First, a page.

Coincidentally, my friend John Lysak was available and we replicated our range work of two years ago with the first Special Forces, getting together once again at our local gun club. Our shooting was done the same way as well, with our shooting arms supported while seated at a bench, this time with a Caldwell 8-inch bull’s-eye 25 yards downrange. The ammo we fired included CorBon 230-grain Match, CorBon 185-grain DPX and Black Hills 185-grain JHP, along with Hornady 185-grain JHP, as well as some Magtech 230-grain JRN loads.
As before, the Special Forces shot all loads well, varying only by our abilities at the time. The gun shot about 3 inches high this time, while the last one shot dead on. Our groups were almost, but not quite as good. In fairness, I didn’t use my reading glasses nor did I black out the rear Tritium inserts, both of which actions greatly improve my ability to shoot tight groups.
Again, and as expected, we had no malfunctions, stutters, glitches or hesitations. Empty cases ejected high and to the right, landing about 3 yards away in a nice pile.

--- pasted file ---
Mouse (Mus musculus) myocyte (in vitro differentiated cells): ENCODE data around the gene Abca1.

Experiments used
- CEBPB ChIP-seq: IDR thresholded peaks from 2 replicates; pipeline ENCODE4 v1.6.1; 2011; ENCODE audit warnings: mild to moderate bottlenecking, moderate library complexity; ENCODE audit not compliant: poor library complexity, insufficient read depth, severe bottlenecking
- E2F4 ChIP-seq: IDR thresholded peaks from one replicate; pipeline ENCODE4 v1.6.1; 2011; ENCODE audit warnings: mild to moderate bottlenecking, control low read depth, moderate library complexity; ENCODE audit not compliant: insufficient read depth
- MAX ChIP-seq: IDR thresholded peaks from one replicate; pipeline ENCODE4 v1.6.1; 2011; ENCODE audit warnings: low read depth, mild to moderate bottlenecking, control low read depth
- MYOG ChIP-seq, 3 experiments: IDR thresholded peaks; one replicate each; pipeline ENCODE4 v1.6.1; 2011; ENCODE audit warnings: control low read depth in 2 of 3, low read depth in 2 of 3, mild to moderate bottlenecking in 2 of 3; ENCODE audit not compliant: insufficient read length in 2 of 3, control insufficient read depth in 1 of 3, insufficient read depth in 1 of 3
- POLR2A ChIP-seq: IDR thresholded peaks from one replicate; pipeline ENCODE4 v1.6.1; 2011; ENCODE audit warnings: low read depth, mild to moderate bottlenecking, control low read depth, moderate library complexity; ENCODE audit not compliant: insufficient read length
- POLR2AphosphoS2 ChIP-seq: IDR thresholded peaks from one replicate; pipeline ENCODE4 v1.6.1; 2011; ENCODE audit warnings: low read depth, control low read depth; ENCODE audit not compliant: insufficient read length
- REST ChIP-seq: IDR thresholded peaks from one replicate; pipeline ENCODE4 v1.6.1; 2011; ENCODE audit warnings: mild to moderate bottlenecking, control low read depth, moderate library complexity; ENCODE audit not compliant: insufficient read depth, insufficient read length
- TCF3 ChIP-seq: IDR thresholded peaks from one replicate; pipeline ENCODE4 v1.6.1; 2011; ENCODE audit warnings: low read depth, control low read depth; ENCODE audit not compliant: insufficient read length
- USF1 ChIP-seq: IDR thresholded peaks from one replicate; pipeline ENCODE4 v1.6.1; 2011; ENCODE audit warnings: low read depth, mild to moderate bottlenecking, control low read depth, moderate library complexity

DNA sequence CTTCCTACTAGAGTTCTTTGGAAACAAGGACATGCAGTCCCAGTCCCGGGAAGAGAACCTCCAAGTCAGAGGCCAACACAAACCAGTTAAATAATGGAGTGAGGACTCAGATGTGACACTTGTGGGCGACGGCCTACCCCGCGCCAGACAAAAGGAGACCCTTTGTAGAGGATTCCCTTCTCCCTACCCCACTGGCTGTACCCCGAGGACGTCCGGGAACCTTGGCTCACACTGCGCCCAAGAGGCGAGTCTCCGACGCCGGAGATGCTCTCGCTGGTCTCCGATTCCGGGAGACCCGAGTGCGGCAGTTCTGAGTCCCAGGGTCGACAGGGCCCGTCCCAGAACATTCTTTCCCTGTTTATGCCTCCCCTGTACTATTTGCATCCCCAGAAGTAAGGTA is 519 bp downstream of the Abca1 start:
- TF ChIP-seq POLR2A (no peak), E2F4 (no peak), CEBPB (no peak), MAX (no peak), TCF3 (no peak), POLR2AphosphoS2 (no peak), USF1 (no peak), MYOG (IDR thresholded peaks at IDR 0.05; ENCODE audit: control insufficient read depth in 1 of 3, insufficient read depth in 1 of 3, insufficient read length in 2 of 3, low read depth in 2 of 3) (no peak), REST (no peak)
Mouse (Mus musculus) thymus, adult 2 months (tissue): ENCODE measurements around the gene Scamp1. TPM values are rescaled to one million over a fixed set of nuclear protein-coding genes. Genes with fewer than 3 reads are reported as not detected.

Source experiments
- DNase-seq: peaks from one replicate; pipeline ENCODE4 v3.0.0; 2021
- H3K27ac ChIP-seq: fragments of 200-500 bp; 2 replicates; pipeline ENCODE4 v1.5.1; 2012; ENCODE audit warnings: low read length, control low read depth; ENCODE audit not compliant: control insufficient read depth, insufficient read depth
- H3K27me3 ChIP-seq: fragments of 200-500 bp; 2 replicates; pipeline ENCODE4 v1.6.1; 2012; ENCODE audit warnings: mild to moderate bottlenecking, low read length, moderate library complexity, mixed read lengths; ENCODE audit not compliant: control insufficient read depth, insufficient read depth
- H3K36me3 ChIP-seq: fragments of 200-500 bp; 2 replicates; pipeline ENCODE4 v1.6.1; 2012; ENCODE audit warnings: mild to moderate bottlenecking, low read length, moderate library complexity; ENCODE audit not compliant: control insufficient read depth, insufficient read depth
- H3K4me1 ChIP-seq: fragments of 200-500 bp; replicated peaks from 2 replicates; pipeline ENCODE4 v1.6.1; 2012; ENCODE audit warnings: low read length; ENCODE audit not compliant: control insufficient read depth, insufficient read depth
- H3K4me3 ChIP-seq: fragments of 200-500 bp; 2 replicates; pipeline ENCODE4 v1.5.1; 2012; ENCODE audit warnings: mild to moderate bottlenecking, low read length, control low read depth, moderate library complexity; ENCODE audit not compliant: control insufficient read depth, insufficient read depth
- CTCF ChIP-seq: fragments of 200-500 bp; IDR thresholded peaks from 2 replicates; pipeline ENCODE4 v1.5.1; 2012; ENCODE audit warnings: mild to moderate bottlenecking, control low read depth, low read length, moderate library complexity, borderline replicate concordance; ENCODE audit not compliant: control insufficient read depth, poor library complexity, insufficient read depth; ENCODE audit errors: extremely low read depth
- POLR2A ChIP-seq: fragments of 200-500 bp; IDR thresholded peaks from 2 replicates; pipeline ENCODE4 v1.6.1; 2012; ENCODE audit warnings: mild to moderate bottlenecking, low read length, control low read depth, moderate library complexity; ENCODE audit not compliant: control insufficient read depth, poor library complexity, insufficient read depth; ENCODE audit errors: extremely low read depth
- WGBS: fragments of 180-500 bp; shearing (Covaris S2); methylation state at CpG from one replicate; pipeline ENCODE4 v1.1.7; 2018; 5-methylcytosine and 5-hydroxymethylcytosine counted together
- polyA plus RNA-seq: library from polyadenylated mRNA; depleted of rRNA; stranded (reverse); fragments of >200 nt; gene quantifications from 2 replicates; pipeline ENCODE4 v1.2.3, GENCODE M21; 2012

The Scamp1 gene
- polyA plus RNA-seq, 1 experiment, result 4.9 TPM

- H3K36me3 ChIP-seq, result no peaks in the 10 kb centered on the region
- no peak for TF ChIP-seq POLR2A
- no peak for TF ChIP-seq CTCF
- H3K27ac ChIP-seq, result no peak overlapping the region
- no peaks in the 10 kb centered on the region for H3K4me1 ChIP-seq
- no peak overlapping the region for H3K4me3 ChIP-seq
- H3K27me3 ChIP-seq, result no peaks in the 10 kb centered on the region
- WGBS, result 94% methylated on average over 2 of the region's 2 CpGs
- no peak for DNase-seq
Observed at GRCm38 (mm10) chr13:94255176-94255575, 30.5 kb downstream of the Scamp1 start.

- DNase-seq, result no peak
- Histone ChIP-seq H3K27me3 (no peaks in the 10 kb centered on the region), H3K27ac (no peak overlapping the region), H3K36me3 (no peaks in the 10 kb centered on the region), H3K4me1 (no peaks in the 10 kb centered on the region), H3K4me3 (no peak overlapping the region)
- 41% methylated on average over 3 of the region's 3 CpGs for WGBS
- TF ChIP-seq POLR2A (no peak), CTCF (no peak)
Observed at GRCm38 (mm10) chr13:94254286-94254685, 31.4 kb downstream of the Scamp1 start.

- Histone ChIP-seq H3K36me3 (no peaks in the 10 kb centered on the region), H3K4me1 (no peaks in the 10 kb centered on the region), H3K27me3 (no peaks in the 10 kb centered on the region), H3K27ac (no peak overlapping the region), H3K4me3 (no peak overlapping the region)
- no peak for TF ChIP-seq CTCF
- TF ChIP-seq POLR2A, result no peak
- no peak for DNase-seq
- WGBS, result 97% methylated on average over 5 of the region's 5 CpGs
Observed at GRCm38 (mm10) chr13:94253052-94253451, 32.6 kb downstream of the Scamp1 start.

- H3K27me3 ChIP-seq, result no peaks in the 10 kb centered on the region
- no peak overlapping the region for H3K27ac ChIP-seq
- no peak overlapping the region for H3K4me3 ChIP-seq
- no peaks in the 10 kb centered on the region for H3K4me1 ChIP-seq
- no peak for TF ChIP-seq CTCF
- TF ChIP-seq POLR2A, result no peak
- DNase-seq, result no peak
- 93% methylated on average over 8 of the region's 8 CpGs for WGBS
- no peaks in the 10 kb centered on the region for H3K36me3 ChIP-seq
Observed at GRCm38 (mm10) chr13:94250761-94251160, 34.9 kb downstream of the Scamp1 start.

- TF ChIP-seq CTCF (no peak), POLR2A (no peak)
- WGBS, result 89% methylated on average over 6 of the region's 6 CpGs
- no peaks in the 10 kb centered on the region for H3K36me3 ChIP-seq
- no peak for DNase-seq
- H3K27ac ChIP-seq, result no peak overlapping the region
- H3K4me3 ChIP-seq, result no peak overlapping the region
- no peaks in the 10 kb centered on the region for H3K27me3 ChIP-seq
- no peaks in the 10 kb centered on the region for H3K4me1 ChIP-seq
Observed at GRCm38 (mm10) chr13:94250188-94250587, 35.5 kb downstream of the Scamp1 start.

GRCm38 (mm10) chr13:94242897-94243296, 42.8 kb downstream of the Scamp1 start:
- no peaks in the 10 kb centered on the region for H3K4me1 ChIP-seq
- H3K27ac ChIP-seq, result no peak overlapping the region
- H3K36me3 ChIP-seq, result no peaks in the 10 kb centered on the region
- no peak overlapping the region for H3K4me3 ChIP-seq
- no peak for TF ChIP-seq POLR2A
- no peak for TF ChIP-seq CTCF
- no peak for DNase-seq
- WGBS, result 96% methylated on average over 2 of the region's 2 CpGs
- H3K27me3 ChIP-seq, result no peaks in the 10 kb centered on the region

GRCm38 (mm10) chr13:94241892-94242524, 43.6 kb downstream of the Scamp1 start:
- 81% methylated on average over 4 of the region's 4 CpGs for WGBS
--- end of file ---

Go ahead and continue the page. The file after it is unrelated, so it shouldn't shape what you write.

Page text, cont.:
I also did the same draw and shoot drills using an Alessi holster that accepts a 1911 with rail. This time, the various bits and pieces of backstop debris were the “threats” and, while I hit them or not, using one or two hands on the gun, as well as my less dominant hand, the gun ran fine.
Some specific technical details of the Special Forces include the following: The slide and frame are exclusively Ed Brown forged and hand-fitted. The gun is coated with Ed Brown “Gen III” firearm coating. The Hardcore components are hand-fitted where necessary. The feed ramp is polished, with hand-fit extractor and ejector. An Ed Brown premium match-grade barrel and solid steel bushing are used and a standard recoil spring guide, recoil spring and spring lug are present.
The Hardcore parts, save the trigger, are fully machined “from the highest quality alloy bar stock steel.” The previously noted grips are made of exotic checkered Cocobolo wood grips with traditional double-diamond pattern.
The Special Forces ships in an Ed Brown Products-branded deluxe Cordura pistol rug with internal magazine pockets and external zippered accessory pocket, Ed Brown Products 1911 owner’s manual and cable lock. The single-sided thumb safety model lists for $2295.
Two years ago I reviewed an Ed Brown Special Forces (SF) 1911, which had…
by Paul Markel / Feb 2, 2009